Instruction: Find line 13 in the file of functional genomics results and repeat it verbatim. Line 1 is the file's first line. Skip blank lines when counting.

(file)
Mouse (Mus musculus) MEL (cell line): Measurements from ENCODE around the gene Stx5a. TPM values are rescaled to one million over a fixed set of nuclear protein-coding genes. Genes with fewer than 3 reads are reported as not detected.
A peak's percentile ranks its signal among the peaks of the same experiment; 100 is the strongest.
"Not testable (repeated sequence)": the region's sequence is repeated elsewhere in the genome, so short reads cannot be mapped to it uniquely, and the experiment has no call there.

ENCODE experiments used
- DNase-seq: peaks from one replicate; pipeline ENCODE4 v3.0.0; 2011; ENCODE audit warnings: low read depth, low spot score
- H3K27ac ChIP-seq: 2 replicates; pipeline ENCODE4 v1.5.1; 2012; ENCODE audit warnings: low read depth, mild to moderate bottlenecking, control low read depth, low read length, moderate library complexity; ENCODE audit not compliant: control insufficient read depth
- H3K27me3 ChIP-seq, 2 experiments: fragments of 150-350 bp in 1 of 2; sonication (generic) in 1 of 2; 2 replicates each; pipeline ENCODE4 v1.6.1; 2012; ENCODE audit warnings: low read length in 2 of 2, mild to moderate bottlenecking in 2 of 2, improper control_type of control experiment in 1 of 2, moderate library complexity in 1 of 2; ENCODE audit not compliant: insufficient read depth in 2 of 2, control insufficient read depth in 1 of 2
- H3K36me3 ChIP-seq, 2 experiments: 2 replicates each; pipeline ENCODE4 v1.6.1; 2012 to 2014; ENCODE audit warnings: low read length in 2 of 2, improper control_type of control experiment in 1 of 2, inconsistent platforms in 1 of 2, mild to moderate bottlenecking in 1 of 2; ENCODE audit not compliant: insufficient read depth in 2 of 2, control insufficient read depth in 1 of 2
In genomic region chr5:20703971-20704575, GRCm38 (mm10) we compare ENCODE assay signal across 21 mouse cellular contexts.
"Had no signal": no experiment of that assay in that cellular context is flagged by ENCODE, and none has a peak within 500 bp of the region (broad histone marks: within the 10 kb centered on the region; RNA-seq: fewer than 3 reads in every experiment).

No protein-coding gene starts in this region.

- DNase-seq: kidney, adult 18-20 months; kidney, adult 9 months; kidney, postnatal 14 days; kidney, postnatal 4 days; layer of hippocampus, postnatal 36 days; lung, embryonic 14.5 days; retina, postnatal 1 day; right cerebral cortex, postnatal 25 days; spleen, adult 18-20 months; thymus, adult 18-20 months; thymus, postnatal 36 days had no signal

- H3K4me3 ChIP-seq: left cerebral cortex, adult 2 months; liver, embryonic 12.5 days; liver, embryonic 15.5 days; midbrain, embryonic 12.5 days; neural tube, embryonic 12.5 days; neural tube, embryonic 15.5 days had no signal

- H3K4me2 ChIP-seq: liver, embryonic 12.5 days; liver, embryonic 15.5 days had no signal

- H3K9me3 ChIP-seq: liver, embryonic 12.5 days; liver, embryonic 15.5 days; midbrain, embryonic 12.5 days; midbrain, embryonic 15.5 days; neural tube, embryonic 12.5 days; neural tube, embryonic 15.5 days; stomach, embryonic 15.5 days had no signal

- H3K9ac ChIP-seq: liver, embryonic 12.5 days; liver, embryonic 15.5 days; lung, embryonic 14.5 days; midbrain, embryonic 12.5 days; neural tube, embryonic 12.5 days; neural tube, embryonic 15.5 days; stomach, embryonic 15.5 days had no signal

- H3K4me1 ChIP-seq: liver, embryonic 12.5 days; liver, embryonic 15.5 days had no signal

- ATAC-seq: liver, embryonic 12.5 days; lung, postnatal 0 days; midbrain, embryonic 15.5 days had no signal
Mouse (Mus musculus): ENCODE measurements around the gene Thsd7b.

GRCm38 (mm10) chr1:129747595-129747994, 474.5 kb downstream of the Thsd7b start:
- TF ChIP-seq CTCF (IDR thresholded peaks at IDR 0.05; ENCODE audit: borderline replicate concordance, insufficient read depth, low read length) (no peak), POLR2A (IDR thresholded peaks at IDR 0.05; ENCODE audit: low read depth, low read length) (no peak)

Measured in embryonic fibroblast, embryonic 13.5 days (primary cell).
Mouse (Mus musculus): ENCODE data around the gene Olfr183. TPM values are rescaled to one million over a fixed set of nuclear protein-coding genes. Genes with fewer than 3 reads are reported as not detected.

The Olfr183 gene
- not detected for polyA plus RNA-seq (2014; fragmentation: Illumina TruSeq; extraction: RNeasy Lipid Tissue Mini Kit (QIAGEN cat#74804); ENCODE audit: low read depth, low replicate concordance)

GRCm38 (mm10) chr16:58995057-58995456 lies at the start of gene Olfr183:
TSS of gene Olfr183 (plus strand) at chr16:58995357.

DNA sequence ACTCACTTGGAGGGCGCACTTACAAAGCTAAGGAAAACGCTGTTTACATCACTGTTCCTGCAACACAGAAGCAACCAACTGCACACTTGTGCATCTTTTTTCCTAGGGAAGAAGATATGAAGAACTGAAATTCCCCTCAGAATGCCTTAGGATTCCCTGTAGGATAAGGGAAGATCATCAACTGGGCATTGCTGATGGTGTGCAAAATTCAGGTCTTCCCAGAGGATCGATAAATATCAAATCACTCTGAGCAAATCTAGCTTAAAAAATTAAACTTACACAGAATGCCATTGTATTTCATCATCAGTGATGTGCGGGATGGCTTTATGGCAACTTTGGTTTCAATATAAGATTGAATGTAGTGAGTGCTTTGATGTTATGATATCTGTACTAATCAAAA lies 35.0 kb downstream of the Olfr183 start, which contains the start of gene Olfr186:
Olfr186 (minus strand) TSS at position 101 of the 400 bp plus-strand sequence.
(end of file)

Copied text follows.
- H3K4me3 ChIP-seq: left cerebral cortex, adult 2 months; liver, embryonic 12.5 days; liver, embryonic 15.5 days; midbrain, embryonic 12.5 days; neural tube, embryonic 12.5 days; neural tube, embryonic 15.5 days had no signal